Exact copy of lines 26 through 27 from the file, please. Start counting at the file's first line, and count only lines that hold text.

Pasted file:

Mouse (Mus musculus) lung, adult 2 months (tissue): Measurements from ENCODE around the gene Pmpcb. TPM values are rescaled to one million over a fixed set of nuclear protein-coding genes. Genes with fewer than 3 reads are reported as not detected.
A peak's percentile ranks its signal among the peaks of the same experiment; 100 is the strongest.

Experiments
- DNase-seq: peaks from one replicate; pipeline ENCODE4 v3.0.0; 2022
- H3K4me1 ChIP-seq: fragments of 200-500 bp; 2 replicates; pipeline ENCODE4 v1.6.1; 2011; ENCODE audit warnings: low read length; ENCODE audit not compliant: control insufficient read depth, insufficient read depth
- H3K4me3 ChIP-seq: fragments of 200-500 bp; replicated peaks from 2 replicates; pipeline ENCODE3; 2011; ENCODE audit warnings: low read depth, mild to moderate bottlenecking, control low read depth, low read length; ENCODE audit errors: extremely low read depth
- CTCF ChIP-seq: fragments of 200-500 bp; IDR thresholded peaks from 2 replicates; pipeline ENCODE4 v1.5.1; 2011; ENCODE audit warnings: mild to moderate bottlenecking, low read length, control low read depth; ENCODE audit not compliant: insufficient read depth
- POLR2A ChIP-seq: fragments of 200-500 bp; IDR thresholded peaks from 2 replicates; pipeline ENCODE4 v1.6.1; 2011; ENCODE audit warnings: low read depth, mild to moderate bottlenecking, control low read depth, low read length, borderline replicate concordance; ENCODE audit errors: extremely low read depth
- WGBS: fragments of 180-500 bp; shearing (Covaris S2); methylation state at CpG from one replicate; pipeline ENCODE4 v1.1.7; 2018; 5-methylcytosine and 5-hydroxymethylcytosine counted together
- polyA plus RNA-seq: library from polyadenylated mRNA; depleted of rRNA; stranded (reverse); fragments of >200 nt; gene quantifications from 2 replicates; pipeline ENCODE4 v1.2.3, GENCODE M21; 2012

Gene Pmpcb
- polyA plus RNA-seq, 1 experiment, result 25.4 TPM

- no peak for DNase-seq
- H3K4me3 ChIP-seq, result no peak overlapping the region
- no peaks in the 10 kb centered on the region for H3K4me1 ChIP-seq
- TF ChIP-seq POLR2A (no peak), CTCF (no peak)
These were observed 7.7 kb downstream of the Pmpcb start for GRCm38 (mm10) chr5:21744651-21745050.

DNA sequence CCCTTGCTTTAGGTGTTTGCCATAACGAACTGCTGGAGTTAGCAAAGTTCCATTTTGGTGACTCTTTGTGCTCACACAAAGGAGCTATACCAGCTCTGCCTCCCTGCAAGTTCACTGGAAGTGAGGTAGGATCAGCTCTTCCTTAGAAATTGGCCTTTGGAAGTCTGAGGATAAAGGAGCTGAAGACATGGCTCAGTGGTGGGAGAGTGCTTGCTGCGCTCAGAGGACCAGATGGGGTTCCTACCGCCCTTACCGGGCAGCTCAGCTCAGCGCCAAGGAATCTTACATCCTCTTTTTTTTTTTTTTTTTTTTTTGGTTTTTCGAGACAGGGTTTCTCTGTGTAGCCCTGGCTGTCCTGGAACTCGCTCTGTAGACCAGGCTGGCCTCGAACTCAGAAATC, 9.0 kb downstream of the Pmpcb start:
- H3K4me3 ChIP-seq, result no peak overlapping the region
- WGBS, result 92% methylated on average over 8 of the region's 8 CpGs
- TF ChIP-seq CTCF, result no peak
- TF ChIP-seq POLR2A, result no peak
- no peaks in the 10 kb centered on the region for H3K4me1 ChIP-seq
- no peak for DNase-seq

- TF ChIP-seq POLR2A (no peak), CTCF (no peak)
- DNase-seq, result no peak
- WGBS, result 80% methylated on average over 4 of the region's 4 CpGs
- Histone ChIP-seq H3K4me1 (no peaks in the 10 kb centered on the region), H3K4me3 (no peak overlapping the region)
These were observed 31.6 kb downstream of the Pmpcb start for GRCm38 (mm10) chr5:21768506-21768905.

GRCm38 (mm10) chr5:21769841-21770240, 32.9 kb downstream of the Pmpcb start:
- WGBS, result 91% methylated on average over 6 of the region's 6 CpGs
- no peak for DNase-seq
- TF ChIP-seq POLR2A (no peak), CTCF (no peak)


- DNase-seq, result no peak
- WGBS, result 80% methylated on average over 4 of the region's 4 CpGs